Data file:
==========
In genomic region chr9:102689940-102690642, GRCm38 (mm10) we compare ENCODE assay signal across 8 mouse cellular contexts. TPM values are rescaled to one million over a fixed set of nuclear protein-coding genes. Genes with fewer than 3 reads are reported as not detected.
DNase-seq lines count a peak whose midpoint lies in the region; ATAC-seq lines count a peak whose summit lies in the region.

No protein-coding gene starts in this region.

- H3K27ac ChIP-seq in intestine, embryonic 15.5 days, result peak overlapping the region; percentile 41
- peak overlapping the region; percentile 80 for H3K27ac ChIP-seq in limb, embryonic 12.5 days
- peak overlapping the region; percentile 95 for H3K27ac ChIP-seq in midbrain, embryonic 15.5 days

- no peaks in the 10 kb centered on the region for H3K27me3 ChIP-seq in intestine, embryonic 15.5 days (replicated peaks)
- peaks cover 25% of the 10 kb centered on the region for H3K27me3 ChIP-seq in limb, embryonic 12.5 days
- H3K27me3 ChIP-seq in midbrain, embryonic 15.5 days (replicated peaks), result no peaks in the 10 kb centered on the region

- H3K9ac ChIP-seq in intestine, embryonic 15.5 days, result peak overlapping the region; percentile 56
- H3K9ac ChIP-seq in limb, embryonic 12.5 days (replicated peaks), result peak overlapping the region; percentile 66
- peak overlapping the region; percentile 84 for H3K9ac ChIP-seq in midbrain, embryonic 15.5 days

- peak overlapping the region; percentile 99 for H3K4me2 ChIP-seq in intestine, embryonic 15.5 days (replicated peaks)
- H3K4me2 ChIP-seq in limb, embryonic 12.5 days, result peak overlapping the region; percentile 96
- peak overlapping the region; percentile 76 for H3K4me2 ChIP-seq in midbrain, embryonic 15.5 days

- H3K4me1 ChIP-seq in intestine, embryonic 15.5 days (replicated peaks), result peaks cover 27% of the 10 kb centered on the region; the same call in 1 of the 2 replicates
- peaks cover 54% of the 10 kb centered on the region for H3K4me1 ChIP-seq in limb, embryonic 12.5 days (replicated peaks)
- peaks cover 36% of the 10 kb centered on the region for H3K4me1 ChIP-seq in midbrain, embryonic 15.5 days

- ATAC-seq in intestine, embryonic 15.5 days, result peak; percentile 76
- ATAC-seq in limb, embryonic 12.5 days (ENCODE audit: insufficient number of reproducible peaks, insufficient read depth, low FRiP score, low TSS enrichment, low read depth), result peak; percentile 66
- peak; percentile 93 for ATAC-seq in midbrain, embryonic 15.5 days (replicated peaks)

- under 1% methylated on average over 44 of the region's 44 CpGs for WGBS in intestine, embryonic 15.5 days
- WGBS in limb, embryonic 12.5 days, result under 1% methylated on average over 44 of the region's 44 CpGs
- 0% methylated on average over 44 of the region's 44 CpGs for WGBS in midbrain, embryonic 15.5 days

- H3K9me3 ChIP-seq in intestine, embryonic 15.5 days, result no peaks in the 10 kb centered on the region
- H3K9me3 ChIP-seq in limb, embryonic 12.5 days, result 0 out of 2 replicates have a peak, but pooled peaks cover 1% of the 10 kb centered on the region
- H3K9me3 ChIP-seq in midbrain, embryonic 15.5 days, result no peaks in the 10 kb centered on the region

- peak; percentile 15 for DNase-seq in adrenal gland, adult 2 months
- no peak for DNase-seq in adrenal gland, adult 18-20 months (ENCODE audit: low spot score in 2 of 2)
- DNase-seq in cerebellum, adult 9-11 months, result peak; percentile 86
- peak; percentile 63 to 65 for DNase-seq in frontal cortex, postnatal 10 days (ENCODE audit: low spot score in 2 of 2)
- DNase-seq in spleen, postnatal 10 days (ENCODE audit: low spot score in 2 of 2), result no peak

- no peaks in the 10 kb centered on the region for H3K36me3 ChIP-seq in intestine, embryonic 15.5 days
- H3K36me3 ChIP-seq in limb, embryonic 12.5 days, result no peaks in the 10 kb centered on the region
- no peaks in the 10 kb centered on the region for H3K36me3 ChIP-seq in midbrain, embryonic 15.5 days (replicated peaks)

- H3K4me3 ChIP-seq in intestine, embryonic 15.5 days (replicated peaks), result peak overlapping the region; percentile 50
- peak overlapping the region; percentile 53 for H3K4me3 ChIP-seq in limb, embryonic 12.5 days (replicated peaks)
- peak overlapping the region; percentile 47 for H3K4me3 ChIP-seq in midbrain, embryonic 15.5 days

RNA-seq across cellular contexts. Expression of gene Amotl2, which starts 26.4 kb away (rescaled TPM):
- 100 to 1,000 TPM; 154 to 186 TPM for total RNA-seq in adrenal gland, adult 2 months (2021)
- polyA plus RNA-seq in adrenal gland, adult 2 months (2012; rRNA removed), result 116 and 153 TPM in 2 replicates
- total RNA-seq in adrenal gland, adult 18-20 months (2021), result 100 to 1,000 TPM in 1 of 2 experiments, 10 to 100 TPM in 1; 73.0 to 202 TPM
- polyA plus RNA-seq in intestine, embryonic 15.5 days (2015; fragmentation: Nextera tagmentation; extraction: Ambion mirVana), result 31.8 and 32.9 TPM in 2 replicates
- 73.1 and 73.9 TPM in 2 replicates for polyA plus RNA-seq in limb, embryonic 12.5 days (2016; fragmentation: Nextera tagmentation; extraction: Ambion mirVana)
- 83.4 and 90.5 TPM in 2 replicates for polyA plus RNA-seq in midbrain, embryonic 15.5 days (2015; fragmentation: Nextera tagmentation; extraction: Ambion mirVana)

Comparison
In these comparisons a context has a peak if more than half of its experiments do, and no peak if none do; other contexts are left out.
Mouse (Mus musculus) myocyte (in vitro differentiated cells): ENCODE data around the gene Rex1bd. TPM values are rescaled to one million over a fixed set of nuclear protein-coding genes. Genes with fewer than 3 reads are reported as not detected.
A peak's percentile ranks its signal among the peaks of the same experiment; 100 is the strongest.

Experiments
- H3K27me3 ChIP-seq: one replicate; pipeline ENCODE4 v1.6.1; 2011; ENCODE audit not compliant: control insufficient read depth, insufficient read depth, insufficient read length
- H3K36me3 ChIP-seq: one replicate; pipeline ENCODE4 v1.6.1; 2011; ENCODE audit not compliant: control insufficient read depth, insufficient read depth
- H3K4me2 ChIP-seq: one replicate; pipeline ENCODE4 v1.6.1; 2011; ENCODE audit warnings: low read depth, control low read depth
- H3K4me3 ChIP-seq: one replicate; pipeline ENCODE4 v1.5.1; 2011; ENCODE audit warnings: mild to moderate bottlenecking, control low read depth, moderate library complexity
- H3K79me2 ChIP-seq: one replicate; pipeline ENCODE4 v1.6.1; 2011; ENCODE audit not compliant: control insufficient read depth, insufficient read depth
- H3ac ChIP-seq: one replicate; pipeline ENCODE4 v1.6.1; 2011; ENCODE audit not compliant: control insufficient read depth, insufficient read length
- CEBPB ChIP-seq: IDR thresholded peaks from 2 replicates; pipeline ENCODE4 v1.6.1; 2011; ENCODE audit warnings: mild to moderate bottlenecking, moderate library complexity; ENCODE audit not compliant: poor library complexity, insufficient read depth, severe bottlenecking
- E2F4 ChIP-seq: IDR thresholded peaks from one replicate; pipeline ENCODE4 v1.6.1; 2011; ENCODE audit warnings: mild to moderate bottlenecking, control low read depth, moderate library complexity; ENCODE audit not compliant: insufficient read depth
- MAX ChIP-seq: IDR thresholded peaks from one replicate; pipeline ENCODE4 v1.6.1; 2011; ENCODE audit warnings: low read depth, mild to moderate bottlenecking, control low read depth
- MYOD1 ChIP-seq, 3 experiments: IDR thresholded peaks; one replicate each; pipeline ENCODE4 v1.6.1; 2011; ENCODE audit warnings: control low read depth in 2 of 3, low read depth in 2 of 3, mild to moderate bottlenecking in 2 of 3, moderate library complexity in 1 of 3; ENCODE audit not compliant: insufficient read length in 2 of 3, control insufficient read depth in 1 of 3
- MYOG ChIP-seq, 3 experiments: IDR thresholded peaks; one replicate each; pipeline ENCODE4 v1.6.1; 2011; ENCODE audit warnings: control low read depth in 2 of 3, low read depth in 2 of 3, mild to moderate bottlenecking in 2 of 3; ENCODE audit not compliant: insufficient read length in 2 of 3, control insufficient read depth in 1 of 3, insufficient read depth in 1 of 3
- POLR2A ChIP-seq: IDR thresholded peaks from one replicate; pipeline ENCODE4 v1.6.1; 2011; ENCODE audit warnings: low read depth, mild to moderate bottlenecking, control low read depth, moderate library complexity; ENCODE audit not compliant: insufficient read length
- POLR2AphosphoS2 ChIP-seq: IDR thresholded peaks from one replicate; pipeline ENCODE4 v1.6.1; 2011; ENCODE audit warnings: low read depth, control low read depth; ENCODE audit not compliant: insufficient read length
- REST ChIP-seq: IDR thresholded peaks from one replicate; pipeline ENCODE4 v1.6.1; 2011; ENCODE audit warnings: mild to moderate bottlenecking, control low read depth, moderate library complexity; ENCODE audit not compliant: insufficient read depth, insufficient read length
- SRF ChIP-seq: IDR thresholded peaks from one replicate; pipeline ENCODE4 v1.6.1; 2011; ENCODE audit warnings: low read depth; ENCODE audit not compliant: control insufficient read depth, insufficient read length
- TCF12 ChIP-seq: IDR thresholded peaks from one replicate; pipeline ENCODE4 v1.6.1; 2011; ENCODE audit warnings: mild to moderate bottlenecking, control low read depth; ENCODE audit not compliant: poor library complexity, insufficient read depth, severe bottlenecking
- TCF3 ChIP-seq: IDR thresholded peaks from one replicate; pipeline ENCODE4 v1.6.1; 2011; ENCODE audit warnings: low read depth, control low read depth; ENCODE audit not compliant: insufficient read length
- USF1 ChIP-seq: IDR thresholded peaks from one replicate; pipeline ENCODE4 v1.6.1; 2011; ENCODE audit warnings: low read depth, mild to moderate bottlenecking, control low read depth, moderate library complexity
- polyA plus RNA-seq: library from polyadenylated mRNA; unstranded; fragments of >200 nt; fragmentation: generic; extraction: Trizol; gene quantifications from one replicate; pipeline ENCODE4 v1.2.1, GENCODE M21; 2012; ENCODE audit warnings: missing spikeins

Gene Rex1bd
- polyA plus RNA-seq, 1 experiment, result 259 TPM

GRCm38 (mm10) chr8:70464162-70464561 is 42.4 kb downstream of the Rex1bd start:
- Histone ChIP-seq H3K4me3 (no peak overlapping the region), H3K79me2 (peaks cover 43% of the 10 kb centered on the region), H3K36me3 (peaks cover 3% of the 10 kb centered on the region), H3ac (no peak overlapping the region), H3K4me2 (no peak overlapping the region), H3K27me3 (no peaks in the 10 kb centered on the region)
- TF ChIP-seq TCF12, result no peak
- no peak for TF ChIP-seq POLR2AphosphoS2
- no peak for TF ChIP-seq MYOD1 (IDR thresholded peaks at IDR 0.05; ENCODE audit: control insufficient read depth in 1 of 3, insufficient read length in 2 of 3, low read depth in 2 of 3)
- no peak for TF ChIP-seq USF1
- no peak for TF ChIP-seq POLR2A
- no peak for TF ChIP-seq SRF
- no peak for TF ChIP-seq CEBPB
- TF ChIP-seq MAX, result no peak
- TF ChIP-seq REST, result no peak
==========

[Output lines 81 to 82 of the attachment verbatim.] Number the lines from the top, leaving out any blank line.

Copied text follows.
- TF ChIP-seq MAX, result no peak
- TF ChIP-seq REST, result no peak